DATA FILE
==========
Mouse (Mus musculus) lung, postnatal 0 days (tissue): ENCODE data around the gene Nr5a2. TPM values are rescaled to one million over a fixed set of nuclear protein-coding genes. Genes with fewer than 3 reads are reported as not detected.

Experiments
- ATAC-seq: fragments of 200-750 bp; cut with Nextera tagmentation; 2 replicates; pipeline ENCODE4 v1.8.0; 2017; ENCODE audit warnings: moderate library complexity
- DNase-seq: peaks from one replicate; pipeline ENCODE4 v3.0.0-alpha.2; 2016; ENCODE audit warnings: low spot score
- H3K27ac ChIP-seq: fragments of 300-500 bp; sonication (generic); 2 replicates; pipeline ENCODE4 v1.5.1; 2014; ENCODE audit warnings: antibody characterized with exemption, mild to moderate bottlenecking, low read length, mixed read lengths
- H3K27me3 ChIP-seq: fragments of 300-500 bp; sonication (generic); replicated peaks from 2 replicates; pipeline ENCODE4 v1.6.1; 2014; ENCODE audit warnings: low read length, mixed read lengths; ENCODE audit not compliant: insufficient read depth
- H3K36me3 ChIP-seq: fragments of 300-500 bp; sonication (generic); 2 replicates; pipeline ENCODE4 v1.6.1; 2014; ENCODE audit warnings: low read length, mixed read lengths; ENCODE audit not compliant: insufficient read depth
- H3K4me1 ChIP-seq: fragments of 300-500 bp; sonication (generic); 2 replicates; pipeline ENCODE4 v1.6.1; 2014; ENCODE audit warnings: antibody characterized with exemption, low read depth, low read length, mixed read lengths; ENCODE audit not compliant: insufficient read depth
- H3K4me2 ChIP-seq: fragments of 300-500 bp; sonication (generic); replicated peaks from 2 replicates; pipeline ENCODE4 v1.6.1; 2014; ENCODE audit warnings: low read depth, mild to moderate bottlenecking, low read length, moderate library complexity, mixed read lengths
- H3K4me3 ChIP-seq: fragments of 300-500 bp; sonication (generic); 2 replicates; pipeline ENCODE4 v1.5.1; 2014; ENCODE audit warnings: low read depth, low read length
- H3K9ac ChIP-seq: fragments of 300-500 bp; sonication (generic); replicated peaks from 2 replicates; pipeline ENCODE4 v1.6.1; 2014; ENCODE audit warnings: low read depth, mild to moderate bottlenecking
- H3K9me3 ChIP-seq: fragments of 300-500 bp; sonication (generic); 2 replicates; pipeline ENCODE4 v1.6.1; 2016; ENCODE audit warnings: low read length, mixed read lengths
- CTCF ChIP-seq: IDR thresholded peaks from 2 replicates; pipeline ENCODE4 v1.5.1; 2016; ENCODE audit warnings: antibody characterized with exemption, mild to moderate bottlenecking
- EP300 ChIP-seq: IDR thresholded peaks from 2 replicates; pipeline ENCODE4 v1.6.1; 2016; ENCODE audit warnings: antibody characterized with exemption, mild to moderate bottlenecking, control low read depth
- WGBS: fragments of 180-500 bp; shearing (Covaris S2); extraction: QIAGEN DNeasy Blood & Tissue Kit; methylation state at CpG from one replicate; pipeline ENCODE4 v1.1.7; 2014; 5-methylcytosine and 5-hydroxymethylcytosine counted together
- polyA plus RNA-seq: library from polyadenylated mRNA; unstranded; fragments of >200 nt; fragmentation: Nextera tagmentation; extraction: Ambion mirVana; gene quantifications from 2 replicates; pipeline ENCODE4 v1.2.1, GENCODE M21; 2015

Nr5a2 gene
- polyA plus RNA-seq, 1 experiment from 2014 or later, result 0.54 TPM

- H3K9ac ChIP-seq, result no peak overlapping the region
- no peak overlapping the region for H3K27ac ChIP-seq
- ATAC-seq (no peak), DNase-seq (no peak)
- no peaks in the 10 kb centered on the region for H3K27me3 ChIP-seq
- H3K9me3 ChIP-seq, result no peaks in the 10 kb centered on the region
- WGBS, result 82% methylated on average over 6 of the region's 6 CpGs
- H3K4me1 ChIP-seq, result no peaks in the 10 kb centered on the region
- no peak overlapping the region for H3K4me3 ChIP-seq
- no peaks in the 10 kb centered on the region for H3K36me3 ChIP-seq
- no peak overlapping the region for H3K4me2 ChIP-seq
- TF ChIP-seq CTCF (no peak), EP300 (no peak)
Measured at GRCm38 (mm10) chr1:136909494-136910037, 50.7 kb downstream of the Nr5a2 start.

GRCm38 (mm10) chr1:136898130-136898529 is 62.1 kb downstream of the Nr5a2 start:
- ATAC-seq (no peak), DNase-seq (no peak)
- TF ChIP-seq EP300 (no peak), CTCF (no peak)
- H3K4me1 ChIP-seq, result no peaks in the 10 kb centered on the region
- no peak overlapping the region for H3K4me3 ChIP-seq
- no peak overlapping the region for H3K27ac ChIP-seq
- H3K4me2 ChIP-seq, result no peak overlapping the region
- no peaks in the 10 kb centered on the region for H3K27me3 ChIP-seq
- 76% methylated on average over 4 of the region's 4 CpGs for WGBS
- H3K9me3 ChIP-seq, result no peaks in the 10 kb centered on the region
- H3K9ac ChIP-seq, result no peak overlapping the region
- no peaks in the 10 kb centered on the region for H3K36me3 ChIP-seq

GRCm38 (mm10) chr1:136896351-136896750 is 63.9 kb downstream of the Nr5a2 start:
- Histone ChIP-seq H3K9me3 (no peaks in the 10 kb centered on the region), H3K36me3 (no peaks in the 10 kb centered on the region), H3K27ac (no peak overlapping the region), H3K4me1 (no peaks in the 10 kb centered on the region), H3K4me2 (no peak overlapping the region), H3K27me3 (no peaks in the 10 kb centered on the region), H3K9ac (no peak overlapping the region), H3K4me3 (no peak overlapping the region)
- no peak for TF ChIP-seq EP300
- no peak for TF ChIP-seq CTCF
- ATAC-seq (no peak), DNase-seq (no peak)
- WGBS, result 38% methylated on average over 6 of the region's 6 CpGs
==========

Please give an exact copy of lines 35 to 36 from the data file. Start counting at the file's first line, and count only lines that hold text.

- no peak overlapping the region for H3K4me3 ChIP-seq
- no peak overlapping the region for H3K27ac ChIP-seq